Ongoing Research: The Topics We Study


Marine Litter

Marine litter is a huge environmental problem that threatens marine ecosystems and organisms. Particularly, plastic materials (many of the them micro-plastics) are found in the carcasses of marine mammals and birds. The cross-boundary nature of its dispersion makes marine litter hard to address through policies and planning. About 80% of these materials enter the sea from land, either via rivers or as coastal runoff.

Sustainable Use

Coastal areas belong to all of us.  Therefore, we have both rights and responsibilities related to their use and protection.  Mostly importantly, we must strive to manage coastal and marine environments sustainably.  This means protecting resources for use by future generations.

Sustainable Use
coastal protection_vietnam_resized

Coastal Protection

Different types of coastal protection are employed to avoid erosion, characterized as “hard” and “soft” protection.  Hard protection refers to seawalls, piers, jetties, groynes, breakwaters and even artificial islands. Soft protection refers to beach renourishment (e.g., sand replenishment) and the establishment of living shorelines that stabilize the coast through the growth of different types of vegetation.

Urban Waterfronts

Today more than 70% of the world’s population resides in large coastal metropolises.  Sustainable design and management of urban coastal structures are critical in an era of global coastal changes, especially where climate change causes more frequent and intense storm events.

Urban Waterfronts
Coastal Erosion

Coastal Erosion

Coastal cliff erosion is a serious problem for many coastal nations, exacerbated by climate change effects and coastal development.  Nature has the upper hand ̶ ̶   erosion and accretion are naturally occurring processes — however good policies can protect people, property and livelihoods.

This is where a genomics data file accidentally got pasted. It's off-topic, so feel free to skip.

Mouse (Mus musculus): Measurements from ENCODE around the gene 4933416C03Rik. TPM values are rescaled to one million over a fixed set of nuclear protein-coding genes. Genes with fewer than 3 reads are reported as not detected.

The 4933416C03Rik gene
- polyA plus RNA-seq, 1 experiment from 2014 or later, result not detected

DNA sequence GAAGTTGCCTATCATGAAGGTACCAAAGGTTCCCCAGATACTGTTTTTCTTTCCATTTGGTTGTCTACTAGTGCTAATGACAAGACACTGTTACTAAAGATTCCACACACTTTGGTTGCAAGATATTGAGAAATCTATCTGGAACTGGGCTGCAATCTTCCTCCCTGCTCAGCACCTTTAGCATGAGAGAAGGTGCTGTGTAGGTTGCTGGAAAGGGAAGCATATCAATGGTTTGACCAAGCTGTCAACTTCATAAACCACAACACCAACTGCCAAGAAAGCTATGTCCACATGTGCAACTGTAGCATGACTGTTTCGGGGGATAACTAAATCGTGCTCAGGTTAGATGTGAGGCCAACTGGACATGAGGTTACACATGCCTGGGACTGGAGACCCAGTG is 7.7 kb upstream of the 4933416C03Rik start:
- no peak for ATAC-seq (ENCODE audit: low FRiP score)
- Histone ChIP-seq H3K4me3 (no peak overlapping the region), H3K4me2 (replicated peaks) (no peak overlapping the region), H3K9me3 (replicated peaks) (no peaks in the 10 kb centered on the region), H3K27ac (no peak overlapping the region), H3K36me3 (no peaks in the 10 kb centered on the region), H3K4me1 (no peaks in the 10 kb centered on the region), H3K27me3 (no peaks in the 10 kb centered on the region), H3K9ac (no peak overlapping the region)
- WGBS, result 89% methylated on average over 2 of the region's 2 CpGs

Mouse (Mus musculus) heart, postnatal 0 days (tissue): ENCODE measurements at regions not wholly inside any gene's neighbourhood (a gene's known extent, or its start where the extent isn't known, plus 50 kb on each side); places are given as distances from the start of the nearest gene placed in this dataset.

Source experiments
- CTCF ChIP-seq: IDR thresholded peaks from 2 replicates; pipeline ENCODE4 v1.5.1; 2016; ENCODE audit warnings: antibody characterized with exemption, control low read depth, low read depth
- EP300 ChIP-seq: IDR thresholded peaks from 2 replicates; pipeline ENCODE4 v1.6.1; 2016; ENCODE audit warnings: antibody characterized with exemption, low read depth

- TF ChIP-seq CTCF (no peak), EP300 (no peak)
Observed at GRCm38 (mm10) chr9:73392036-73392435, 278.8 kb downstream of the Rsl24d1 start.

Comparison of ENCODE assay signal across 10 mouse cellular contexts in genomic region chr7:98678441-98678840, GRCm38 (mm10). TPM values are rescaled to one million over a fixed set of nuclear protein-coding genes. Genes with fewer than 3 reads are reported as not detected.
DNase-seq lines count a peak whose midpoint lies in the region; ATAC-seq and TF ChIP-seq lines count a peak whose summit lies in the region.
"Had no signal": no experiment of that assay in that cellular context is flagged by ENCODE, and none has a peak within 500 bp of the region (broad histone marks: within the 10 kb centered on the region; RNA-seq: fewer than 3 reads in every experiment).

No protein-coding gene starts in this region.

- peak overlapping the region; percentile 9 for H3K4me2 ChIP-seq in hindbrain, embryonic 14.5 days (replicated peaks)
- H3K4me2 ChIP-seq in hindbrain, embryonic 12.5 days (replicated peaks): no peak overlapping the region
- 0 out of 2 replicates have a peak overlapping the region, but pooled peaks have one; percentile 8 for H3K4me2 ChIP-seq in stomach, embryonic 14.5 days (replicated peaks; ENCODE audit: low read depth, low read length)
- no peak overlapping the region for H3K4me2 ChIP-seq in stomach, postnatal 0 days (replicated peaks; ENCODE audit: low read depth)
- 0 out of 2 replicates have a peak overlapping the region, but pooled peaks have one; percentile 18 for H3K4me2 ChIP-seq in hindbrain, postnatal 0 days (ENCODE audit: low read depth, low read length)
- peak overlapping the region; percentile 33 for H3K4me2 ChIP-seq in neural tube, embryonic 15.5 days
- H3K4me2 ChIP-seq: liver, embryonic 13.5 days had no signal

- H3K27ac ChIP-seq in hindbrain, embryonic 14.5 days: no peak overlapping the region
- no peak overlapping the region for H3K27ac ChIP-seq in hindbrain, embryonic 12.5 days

Marine & Coastal Resource Use

Coasts are the interface between land and sea.  For several decades, integrated coastal management has been promoted as an alternative to sectoral management of marine and coastal resources.  Of late, marine planning has been promoted as a way to bring about even more integration between terrestrial and ocean ecosystems.

Resources That Belong to Us All

Resources That Belong to Us All

Even the shores of this small waterbody - a lake - exist as a public good, similar to most beaches throughout the world. In that way these areas are similar to submerged marine areas. With its origins in Roman civil law from the sixth century, the public trust doctrine holds that nation-states must manage common resources for public benefit.

Marine Heritage

Marine archaeological finds hold rich histories. This recently initiated project is focused on researching and developing protection policy for the submerged remains of maritime cultures and underwater heritage sites along the Mediterranean shores of Israel within the framework of marine spatial planning.


Marine Protected Areas